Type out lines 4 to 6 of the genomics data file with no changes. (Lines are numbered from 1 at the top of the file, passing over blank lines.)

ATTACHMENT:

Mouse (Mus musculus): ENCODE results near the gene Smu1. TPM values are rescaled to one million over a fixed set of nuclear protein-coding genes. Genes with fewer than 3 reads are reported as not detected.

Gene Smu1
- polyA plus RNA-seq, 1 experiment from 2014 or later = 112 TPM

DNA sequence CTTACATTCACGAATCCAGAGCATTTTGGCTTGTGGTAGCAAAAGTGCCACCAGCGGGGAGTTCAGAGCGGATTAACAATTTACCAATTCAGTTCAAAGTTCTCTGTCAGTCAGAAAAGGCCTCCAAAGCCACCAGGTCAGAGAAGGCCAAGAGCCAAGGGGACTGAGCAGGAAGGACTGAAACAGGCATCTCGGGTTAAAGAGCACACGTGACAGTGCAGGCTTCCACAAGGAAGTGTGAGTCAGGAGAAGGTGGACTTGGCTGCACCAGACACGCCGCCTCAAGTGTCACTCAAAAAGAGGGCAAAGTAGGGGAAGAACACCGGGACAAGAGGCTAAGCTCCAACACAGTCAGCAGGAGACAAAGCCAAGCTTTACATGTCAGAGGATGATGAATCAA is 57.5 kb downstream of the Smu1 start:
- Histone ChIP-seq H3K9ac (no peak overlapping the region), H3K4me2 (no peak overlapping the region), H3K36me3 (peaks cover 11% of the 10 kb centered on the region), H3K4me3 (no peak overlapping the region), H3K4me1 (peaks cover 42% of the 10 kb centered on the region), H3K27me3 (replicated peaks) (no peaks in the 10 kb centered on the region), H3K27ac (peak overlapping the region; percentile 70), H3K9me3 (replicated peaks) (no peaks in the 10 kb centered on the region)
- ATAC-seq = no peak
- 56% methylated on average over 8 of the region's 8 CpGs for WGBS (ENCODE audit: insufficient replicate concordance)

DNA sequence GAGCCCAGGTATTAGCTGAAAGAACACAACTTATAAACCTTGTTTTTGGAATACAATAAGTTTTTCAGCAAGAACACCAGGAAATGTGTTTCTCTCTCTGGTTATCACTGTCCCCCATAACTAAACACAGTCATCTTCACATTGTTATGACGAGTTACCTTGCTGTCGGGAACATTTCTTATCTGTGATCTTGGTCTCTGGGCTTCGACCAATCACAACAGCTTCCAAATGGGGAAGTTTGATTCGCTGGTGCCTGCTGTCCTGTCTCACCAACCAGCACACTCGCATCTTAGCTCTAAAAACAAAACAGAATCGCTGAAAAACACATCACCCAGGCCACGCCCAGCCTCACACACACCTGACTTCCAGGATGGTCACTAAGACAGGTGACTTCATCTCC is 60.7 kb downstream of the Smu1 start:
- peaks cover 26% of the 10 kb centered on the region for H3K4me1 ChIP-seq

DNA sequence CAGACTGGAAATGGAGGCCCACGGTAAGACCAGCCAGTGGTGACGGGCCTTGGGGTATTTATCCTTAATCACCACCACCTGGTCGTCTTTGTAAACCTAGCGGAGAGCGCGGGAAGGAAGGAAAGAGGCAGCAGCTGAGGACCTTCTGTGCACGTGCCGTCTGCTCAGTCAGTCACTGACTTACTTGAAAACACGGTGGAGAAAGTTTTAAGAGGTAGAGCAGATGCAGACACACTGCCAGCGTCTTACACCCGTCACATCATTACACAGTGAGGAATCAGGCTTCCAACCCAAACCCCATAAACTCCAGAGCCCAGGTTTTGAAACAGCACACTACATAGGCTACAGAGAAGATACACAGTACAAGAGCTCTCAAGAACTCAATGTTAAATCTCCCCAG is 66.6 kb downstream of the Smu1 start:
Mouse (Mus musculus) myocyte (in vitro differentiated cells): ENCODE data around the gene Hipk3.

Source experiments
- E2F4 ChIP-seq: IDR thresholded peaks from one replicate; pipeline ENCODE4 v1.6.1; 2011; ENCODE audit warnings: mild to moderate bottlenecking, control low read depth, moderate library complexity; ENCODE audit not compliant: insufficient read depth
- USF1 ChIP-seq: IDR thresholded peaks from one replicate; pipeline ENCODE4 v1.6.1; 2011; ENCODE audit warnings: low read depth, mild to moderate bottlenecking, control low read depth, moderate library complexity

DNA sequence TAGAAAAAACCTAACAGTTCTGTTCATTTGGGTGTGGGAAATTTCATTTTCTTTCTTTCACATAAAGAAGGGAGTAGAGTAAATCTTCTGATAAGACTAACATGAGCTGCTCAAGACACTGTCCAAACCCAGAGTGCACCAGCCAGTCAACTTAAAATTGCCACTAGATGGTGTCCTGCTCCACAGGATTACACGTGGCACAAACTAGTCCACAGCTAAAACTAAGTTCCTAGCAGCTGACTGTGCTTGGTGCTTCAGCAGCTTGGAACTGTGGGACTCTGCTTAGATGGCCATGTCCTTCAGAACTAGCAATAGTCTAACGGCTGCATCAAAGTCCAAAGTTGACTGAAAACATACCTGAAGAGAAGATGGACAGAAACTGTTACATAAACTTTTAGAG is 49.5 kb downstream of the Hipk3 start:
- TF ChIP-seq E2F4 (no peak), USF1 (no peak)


DNA sequence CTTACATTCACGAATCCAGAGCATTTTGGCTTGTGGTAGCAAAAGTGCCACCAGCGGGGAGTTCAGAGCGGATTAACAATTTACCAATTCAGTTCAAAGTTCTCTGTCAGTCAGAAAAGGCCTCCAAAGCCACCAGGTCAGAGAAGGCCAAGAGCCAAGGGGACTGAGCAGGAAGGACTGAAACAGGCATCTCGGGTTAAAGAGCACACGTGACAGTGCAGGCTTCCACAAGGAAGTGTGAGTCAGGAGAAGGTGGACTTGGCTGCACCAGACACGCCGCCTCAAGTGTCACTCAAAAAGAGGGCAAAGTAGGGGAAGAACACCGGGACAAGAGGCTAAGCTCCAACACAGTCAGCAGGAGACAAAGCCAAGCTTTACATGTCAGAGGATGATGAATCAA is 57.5 kb downstream of the Smu1 start:
- Histone ChIP-seq H3K9ac (no peak overlapping the region), H3K4me2 (no peak overlapping the region), H3K36me3 (peaks cover 11% of the 10 kb centered on the region), H3K4me3 (no peak overlapping the region), H3K4me1 (peaks cover 42% of the 10 kb centered on the region), H3K27me3 (replicated peaks) (no peaks in the 10 kb centered on the region), H3K27ac (peak overlapping the region; percentile 70), H3K9me3 (replicated peaks) (no peaks in the 10 kb centered on the region)
- ATAC-seq = no peak